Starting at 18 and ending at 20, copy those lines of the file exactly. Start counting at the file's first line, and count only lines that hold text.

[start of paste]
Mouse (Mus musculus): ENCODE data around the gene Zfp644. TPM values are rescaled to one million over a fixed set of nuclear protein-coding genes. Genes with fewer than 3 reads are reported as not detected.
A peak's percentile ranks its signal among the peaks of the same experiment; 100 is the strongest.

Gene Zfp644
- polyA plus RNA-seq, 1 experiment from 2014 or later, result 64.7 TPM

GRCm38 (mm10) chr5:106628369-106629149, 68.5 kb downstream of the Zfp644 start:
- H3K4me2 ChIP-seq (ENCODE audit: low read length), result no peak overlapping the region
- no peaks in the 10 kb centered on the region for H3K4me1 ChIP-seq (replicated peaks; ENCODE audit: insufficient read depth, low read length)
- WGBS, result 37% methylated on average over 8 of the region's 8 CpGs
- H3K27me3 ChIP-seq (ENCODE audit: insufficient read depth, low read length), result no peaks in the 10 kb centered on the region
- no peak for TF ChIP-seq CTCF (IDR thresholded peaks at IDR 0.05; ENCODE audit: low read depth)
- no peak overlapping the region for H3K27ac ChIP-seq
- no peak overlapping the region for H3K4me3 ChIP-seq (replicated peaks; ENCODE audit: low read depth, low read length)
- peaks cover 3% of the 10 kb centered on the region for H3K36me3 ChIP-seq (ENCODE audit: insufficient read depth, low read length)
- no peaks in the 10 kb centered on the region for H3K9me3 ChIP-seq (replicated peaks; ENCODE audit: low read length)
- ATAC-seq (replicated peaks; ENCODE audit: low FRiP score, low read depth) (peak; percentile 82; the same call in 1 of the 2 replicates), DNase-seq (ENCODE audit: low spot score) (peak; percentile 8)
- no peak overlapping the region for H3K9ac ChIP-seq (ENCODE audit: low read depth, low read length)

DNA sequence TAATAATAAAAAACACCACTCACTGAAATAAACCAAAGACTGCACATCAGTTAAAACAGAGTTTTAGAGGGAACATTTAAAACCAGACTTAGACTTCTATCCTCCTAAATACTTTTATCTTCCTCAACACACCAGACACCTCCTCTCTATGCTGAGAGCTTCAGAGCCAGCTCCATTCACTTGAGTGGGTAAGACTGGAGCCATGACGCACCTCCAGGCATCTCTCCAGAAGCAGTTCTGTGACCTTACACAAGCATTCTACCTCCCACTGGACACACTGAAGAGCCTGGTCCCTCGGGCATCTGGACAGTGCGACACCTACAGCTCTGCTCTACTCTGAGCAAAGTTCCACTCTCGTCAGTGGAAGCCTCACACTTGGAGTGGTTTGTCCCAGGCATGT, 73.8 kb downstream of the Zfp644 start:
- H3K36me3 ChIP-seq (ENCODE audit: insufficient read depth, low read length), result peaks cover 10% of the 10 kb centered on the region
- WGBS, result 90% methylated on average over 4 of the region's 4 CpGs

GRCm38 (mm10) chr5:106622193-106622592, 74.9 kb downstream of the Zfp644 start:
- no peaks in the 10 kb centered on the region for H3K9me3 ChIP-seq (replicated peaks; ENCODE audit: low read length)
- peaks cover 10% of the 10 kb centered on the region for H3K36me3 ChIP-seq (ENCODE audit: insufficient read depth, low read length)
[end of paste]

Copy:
- H3K36me3 ChIP-seq (ENCODE audit: insufficient read depth, low read length), result peaks cover 10% of the 10 kb centered on the region
- WGBS, result 90% methylated on average over 4 of the region's 4 CpGs

GRCm38 (mm10) chr5:106622193-106622592, 74.9 kb downstream of the Zfp644 start: